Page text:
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The Science of Robosapien
At a glance, Robosapien looks great versus the old school box on wheels with clear dome head. 'Ooh,' you say, looks kinda like a muscled storm trooper and the fart button now that's a hoot. We nod in polite agreement, but behind your back, we snicker at your total lack of appreciation of the advanced robotic theory involved.
Robosapien is a modern day turning point in the evolution of robotics and is the first-ever robot based on the science of applied biomorphic robotics. (That's what you should have been telling friends and family all this time rather than pointing out amusing cat-chasing ability.) Biomorphic robotics stems from Mark Tilden's innovative new concepts in BEAM technology.
A New Philosophy for Robot Kind BEAM is an acronym for Biology, Electronics, Aesthetics and Mechanics. Dr. Mark W. Tilden founded this relatively new branch of robotic sciences in 1989, based on the premise that behavioral-rich robots need not be the wickedly complex projects reserved only for well-funded labs and cartoon villains.
Put another way, traditional approaches to creating robots have started with creating a sophisticated brain to maneuver the mechanics of the body. Though not discounting the incredible engineering feats of robots built this way, most notably the Sony Qrio and Honda Asimo, Mark Tilden strongly contends that this is the wrong approach to take.
It's like trying to emulate a human when modern technology and research can't realistically copy a bug from your garden. "[It's] an evolutionary dead end," says Tilden. BEAM robotics is about taking the bottom-up approach, to start from mastering the simple bug and moving up from there.
Rather than attempt to create a centralized robo-brain to process every variable input and spit out a decision (much, much harder than you may think), why not use a system known as "subsumption architecture.'' Subsumption architecture is a clever technique where the actions of a robot are managed in layers, each layer controlling one facet of the robot's operation.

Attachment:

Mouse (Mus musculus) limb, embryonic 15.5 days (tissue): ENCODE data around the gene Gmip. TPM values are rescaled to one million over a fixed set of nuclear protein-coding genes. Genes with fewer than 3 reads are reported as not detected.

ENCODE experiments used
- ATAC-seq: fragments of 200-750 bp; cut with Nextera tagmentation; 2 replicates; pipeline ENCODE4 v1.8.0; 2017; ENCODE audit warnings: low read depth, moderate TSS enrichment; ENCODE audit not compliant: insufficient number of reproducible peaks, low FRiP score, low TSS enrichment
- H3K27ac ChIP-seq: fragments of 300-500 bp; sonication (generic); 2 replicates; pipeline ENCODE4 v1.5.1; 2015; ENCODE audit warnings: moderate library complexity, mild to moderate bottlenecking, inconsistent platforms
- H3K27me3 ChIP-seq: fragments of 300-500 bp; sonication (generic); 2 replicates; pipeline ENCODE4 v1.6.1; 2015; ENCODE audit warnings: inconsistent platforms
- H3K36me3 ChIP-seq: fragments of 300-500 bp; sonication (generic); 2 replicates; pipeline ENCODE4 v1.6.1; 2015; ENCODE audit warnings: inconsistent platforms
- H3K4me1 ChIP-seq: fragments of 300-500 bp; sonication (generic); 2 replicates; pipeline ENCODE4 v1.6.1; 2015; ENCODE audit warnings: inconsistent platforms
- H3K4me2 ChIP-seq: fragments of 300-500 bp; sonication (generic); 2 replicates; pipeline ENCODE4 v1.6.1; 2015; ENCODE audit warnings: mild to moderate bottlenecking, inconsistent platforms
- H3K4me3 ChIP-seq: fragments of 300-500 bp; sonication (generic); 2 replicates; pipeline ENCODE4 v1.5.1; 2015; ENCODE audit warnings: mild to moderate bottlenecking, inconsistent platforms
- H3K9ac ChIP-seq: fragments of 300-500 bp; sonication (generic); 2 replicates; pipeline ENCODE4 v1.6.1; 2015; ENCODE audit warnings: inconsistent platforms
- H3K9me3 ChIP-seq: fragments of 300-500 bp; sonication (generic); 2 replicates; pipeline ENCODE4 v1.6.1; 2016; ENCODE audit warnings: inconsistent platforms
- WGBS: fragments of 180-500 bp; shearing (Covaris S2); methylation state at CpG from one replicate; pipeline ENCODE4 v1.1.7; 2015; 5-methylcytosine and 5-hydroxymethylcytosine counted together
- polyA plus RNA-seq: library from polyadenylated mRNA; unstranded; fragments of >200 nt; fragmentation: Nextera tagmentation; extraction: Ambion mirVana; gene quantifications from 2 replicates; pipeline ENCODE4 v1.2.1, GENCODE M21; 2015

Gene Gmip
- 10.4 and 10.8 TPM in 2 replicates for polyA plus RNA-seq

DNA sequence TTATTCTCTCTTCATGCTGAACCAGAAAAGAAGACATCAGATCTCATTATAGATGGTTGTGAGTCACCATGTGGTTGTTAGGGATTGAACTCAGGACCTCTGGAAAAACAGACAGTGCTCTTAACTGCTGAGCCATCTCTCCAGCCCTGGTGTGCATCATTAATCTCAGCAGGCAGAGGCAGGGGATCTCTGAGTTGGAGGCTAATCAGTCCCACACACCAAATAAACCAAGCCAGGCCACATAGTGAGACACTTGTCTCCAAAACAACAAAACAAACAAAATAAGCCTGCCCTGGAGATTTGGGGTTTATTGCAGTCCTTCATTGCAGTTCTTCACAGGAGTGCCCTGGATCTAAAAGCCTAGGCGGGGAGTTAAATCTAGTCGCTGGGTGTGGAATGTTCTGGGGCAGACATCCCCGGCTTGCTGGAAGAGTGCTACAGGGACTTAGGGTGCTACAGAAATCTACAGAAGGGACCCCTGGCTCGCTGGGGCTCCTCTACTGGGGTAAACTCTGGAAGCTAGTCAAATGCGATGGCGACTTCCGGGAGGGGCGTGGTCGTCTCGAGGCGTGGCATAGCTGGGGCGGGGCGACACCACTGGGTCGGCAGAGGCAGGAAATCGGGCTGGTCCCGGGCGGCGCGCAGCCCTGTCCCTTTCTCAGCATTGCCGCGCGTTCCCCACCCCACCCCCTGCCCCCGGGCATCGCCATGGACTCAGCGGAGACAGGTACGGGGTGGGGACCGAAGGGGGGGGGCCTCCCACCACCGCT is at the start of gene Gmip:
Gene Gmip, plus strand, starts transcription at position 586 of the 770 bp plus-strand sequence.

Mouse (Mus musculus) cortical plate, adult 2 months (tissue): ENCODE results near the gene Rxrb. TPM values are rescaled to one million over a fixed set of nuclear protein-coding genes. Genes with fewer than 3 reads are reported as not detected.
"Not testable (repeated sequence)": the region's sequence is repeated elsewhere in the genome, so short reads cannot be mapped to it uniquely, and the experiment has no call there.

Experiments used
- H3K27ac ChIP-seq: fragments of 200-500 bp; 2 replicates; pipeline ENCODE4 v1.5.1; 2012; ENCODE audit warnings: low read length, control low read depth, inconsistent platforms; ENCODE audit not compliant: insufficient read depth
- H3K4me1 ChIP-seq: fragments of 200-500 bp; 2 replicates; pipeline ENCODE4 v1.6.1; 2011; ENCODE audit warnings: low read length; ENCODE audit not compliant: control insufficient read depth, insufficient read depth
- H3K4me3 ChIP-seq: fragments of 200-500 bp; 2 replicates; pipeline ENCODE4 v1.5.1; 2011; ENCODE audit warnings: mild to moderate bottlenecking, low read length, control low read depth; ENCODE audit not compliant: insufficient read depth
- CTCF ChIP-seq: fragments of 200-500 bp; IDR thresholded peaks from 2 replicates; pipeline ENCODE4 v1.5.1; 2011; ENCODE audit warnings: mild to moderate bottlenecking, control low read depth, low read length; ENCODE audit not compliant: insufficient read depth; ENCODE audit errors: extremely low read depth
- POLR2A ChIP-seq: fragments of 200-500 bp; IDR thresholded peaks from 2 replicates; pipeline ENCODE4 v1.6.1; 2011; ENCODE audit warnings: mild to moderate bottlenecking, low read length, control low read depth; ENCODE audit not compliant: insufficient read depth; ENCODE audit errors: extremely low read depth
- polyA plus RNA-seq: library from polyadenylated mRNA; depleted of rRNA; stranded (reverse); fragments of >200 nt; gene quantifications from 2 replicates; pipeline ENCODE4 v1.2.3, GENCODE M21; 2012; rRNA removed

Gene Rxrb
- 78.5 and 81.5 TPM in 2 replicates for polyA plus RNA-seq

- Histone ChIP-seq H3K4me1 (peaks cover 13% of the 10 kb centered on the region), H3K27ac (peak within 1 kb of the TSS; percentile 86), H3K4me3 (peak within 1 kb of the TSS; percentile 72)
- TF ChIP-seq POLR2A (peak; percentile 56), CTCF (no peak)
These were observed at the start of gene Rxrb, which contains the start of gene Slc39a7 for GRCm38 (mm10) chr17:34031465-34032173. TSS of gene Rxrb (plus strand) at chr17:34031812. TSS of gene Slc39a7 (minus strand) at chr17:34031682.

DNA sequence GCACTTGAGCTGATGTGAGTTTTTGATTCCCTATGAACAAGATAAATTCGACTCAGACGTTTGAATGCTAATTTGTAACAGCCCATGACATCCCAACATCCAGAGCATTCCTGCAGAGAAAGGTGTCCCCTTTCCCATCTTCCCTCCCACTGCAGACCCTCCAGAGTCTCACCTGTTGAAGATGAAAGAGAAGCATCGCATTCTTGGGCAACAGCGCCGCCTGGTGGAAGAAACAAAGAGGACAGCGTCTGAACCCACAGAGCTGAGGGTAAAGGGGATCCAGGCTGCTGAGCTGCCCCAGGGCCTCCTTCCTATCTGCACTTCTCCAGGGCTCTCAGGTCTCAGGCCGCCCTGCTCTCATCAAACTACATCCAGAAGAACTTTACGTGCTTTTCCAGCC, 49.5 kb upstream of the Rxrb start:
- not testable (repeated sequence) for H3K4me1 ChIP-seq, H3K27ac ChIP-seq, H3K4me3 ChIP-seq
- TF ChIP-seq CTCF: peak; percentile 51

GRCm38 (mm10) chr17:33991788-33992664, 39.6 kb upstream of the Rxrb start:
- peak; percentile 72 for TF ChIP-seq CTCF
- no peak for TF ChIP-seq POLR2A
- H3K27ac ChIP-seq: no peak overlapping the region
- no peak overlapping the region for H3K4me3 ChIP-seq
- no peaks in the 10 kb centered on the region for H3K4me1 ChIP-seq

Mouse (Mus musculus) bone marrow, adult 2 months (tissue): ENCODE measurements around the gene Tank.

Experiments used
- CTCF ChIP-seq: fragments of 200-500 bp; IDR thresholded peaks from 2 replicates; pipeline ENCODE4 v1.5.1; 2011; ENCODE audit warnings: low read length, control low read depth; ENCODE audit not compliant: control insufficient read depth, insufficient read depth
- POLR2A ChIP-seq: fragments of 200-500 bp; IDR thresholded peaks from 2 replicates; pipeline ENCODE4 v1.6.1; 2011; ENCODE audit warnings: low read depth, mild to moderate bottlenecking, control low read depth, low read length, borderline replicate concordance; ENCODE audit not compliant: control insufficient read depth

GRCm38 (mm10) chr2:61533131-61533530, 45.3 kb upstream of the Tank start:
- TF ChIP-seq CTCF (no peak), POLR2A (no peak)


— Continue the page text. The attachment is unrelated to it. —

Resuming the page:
For example, a low-level layer could be 'Walk Forward,' which the robot will happily do until it bumps into something. At this point, the slightly higher level 'Lift Leg Higher' kicks in, overriding the 'Walk Forward' layer until the robot successfully climbs over the obstacle, at which point 'Lift Leg Higher' stops, and the low-level 'Walk Forward' takes over again. *
So Tilden began building robot bugs on this principle, and more selfish creatures they could not have been.
Why's that? Well Tilden decided that Asimov's famous Three Laws of Robotics: 1. No hurt human. 2. Listen to human unless told 'Do hurt human'. 3. Try to live with that. were antiquated notions that left no room for a good practical joke at parties.
So one dark and stormy night he penned Tilden's Three Laws of Robotics: 1. A robot must protect its existence at all costs. 2. A robot must obtain and maintain access to a power source. 3. A robot must continually search for better power sources. informally known as*: 1. Protect thy butt. 2. Feed thy butt. 3. Move thy butt to better real estate. 1. He justified this robotic declaration of self-interest as the only way robots can start evolving the way humans may have came from guppies looking for a good time by leaving the ocean.
From Bugs to Sapiens